The potential of invasive plants to alter fuel properties over time has implications for the ranchers of semiarid rangelands throughout the world. A prime example of this phenomenon is the cheatgrass (Bromus tectorum L.) invasion of the native shrub-steppe lands in Great Basin of the western United States. The purpose of this study is to develop a bioeconomic model that optimizes simulated ranch behavior given the beginning stages of cheatgrass invasion on a public forage allotment. The bioeconomic model is applied to a typical eastern Oregon 300 cow-calf ranch. Livestock production decisions are simulated over a 40-yr planning horizon using a multiperiod linear programming model. Results showed changes in profit-maximizing ranch management strategies in the form of decreased optimal stocking rates and forage substitution. The net present value of the simulated ranch's income stream declined, and the probability that the ranch cannot meet its full costs of livestock production and would exit the industry increased as a result. These economic impacts were more pronounced with decreased sale price. Sensitivity analysis showed that overall results in terms of ranch behavior were specific neither to the assumed discount rate nor to the assumed percentage of cheatgrass cover (as long as this percentage is within the reference state) on the public grazing allotment. This study introduces a method for managers to quantify impacts on ranches from fuel-altering invasive plants on public lands, emphasizing the importance of including information about native and invasive forage production characteristics and wildfire frequency as a function of the state of invasion.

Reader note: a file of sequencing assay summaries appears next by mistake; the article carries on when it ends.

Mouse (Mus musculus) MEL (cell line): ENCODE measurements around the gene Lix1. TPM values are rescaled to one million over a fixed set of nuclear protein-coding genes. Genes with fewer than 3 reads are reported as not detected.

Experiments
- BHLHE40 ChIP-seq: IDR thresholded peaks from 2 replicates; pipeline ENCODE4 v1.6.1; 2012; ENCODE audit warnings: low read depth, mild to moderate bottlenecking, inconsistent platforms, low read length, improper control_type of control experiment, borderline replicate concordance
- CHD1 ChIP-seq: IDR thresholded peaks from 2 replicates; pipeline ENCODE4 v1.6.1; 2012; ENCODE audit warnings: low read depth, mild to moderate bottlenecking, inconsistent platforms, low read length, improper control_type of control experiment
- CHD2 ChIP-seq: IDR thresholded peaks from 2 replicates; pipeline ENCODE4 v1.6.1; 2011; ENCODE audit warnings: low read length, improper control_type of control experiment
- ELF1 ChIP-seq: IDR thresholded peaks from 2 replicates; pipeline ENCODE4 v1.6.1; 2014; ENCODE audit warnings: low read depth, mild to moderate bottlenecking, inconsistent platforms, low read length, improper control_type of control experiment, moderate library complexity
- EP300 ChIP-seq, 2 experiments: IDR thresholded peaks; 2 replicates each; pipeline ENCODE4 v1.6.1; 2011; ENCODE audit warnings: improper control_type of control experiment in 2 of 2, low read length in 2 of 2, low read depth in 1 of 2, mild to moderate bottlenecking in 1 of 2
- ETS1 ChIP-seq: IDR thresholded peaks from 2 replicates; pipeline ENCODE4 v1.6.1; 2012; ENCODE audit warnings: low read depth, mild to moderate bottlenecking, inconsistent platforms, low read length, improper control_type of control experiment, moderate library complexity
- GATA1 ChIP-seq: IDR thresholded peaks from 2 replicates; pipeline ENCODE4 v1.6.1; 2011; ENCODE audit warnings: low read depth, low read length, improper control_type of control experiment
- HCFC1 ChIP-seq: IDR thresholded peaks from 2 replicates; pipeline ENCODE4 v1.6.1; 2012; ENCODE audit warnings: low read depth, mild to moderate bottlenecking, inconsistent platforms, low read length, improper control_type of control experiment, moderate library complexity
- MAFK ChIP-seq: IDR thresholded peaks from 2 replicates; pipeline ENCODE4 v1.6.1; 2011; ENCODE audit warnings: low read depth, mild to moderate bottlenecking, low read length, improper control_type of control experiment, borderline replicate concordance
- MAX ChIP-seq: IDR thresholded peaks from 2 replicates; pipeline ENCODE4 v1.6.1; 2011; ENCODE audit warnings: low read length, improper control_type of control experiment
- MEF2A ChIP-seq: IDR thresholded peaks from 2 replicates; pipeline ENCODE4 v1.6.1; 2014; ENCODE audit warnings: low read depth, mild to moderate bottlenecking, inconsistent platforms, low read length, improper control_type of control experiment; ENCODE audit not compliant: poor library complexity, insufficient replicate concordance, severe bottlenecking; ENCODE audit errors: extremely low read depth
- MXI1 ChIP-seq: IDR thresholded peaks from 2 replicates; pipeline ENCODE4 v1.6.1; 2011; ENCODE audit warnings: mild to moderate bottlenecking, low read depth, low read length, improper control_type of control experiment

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Vol. 66 • No. 3